Out of the Frying Pan, Into the Fire

First the good news: we’re not likely to face a week as stressful and exhausting as the one we’ve just endured for a long time. Now the bad news: this past week has been once of the most heartbreaking and traumatic many of us have faced in years, even decades. If you’re anything like me, you are feeling worn thin, wrung out, and bone weary. And it’s going to take a while to unpack these concentrated traumas.

What are we to think, as we grieve the shooting at the Borderline Bar and Grill that has added “the safest city in America” to the grim list of communities that have experienced mass shootings? What are we to think, when the very next day we simultaneously experienced the Hill Fire and the Woolsey Fire that led to mass evacuations and to the loss of dozens of homes? I’m reminded of Amos 5:19, “…as if someone fled from a lion, and was met by a bear; or went into the house and rested a hand against the wall, and was bitten by a snake.”

What are we to make of all this? For starters, when we suffer trauma and loss, we grieve. And I believe we’re at our best when we grieve together, bearing each other’s burdens, praying and caring for one another, singing and lamenting in major and minor keys. We do all this especially as a church family, but we also grieve in our neighborhoods and larger communities as we remember our shared humanity.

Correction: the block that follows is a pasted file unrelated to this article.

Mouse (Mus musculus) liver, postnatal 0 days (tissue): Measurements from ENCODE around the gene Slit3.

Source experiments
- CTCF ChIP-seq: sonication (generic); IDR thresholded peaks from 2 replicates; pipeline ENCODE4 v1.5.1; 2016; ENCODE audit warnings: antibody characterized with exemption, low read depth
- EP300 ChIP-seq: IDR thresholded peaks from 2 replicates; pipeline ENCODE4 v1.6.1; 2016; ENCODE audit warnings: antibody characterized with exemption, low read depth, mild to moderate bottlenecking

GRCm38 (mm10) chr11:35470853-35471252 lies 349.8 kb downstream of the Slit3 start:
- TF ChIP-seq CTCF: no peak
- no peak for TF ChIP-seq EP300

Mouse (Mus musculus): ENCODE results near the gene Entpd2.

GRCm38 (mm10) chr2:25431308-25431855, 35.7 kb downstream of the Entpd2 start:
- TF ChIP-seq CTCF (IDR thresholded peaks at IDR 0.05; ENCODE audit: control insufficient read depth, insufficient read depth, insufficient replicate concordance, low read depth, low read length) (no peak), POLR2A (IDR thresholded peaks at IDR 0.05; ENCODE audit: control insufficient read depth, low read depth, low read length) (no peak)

Secondly, we help one another. We dig out and rebuild. We listen and learn. We share our stories and our resources. We seek to make a better world by binding up wounds, creating more just laws, improving life for everyone, and overcoming evil with good. Carrie had a friend who rear ended another driver this past Thursday evening as she was evacuating the fires. The other driver, after pulling over, looked at Carrie’s friend and said, “It’s been a hard day. Let’s just let this one go.”

Third, we celebrate God’s grace wherever we find it. We thank God for the small miracles in the midst of big tragedies. We look for the hidden ways in which God brings good out of evil. We honor heroes who stand tall and heroes who fall in the line of duty. We say “thank you” to all who opened homes, offered safety, shared information, cooked food, made thoughtful preparations, and effectively carried out emergency plans. We celebrate how when life and nature give us their worst, we humans have the capacity to come together and give our best.

We won’t soon forget November 7-9 of 2018. But my prayer is that as we grieve together, help one another, and celebrate God’s hidden grace, we will find the miracle of new life sprouting up when death and destruction once threatened to overwhelm us.

Love in Christ,


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